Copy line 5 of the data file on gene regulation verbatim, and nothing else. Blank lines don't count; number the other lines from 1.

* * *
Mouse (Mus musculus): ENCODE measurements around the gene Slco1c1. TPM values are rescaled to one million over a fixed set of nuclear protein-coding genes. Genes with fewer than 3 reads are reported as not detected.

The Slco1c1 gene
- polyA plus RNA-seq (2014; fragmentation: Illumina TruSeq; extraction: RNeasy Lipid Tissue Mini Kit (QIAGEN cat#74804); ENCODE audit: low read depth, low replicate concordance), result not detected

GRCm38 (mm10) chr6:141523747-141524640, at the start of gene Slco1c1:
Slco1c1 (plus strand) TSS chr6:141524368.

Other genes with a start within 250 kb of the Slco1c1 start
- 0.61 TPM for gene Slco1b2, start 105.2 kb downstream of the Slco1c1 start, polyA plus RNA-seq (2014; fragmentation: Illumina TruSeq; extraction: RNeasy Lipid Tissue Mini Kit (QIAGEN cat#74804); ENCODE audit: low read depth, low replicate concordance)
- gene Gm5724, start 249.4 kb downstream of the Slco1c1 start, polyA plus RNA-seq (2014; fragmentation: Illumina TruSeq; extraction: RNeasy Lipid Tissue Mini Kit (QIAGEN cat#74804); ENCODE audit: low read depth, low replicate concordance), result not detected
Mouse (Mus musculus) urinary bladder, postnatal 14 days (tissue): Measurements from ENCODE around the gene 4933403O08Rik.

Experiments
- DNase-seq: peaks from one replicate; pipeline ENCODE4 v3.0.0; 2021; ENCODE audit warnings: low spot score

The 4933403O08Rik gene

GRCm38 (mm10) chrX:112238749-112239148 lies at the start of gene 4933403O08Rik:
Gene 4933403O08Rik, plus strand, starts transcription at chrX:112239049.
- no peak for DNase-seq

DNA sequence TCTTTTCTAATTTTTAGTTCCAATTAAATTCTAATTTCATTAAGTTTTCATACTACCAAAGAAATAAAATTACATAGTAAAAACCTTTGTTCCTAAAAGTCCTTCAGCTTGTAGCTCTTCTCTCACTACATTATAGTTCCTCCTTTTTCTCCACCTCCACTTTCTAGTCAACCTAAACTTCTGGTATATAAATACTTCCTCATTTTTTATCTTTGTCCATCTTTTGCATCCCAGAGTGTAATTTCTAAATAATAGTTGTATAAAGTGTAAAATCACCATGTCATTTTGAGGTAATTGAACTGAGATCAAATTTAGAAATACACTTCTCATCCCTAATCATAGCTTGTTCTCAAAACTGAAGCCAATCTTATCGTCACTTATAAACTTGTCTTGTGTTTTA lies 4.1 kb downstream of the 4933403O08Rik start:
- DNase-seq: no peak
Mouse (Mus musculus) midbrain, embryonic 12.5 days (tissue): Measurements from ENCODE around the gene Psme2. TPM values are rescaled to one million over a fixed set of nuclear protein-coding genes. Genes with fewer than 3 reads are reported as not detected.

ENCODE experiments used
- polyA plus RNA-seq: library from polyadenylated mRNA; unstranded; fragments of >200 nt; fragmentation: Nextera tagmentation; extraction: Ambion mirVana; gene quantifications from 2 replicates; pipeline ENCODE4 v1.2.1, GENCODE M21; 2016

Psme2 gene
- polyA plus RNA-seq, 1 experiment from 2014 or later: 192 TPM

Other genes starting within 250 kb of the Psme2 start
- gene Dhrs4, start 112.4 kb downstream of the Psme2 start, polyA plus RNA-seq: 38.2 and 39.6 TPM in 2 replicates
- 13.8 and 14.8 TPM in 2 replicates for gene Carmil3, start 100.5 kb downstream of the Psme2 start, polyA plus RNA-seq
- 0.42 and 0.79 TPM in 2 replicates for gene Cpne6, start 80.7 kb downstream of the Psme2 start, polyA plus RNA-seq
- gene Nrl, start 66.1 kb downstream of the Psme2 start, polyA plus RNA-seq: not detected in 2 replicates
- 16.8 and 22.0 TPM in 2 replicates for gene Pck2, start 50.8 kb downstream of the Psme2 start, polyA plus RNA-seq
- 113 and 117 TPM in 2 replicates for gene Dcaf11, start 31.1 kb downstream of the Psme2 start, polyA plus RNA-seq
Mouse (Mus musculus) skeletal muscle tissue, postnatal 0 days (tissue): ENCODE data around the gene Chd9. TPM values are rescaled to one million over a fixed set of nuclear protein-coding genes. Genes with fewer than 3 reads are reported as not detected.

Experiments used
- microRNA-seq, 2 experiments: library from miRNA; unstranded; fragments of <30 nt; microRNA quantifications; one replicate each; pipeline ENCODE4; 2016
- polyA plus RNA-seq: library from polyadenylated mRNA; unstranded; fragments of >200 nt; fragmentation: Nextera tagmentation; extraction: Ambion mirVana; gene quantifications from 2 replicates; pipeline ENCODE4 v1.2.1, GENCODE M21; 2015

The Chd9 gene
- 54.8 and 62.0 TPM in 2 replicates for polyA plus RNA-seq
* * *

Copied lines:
Slco1c1 (plus strand) TSS chr6:141524368.